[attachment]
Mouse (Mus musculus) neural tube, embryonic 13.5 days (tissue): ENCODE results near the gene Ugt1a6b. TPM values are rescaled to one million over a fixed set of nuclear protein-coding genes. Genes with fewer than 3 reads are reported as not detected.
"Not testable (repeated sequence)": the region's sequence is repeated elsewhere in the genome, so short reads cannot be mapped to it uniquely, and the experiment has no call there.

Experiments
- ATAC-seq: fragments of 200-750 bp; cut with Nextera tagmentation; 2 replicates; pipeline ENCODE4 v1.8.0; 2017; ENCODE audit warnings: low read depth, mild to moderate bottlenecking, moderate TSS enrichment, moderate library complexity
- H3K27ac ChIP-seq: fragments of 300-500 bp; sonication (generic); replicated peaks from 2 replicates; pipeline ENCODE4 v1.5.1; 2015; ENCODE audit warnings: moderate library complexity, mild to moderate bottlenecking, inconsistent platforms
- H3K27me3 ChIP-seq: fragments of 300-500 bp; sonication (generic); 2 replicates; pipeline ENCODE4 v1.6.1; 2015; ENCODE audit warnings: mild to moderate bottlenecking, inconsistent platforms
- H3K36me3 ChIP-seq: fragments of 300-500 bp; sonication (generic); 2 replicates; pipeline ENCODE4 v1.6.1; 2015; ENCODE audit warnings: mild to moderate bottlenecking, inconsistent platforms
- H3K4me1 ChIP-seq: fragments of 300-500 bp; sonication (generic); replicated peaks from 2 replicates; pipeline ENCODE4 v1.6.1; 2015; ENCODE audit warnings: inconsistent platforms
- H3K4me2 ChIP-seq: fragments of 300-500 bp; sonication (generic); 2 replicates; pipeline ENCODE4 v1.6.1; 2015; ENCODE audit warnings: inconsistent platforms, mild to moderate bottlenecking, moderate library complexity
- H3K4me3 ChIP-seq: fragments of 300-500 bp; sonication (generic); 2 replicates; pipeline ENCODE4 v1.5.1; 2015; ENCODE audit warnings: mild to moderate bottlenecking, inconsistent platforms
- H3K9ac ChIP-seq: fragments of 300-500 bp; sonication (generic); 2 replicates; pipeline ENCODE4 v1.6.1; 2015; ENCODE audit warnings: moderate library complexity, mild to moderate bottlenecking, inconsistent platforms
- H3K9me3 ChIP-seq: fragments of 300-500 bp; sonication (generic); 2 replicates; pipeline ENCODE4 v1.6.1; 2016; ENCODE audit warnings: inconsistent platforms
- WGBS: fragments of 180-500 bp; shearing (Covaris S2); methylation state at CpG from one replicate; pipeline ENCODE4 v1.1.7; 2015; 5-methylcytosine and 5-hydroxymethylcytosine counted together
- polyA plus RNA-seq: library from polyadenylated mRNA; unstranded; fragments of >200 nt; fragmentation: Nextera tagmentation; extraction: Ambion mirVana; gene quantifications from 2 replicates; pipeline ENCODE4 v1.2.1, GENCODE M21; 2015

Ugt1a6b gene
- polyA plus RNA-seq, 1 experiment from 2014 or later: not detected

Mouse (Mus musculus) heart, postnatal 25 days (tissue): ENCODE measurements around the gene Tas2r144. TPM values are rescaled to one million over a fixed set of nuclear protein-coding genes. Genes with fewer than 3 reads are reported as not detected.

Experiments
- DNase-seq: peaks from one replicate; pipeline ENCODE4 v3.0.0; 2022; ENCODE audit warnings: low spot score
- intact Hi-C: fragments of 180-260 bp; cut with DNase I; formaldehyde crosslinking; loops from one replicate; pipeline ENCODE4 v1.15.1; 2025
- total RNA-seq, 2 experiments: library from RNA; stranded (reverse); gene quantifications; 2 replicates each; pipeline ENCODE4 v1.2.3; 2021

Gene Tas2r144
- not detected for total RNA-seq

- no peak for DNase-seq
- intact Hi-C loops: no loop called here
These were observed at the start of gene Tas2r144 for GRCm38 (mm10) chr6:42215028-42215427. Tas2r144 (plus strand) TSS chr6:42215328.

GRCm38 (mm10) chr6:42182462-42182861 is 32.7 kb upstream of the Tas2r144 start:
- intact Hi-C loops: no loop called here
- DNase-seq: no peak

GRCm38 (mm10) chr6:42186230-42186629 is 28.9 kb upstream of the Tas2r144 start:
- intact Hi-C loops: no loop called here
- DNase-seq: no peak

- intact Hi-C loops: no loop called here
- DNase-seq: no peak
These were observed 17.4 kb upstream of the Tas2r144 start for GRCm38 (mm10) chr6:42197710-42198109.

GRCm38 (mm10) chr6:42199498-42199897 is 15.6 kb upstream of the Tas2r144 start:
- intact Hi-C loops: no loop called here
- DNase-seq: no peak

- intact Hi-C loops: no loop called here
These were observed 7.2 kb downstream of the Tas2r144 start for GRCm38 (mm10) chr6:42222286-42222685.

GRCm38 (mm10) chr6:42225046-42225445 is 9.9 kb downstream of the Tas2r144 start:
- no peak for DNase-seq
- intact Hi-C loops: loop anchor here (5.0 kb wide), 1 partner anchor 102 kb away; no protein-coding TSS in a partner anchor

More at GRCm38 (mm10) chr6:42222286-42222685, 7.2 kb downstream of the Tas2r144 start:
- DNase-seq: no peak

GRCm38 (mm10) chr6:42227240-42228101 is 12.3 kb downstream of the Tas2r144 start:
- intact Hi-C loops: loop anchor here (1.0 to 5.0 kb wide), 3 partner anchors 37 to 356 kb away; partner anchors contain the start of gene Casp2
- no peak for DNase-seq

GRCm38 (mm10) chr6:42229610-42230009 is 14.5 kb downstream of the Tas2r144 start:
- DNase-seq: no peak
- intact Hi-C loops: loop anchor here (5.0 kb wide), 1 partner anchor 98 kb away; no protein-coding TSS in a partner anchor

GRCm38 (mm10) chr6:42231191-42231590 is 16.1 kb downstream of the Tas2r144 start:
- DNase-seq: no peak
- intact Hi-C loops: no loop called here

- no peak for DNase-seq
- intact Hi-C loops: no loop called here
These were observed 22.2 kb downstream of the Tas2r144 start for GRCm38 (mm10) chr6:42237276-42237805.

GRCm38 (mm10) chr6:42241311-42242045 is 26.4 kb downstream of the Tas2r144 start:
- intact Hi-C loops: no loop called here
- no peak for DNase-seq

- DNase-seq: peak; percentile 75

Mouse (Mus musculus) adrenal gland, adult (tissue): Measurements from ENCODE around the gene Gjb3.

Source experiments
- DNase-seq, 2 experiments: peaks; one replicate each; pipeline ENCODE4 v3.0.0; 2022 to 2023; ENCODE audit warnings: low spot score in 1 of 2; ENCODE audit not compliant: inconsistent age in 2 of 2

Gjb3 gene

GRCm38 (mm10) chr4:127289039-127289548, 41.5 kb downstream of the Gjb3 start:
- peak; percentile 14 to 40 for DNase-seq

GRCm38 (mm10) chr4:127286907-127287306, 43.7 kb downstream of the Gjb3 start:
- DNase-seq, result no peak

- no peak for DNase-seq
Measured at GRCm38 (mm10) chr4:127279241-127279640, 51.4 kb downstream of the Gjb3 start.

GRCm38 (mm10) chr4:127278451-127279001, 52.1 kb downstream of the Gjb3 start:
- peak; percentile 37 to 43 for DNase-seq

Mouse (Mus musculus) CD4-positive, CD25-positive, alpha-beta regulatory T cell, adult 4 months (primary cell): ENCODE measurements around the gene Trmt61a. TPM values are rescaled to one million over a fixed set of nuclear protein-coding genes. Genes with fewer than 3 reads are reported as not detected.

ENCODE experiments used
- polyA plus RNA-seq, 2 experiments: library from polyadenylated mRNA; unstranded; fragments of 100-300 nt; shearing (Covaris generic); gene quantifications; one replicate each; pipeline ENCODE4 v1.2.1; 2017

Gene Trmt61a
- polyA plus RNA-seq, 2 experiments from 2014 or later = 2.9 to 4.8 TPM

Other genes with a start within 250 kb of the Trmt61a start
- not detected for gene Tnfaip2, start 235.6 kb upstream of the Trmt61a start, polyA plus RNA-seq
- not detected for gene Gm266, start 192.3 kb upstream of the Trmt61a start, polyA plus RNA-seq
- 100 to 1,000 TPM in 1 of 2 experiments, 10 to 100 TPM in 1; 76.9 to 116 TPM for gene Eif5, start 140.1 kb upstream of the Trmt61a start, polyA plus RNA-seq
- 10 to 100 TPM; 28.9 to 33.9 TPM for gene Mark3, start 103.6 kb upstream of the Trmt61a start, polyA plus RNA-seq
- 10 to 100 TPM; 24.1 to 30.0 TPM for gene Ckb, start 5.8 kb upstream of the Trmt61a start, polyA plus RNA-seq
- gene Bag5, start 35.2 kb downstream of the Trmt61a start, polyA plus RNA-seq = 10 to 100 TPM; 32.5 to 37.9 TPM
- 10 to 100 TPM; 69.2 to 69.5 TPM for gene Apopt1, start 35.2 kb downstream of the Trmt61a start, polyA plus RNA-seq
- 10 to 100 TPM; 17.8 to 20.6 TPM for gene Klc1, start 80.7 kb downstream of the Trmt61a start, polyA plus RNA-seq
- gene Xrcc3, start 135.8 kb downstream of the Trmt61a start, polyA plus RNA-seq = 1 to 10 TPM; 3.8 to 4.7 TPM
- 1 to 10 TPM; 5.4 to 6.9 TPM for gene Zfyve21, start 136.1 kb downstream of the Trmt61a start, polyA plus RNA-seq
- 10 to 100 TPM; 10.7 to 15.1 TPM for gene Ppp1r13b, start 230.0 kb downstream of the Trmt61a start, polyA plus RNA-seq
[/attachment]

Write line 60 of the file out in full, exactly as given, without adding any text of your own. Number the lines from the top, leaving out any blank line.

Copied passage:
- no peak for DNase-seq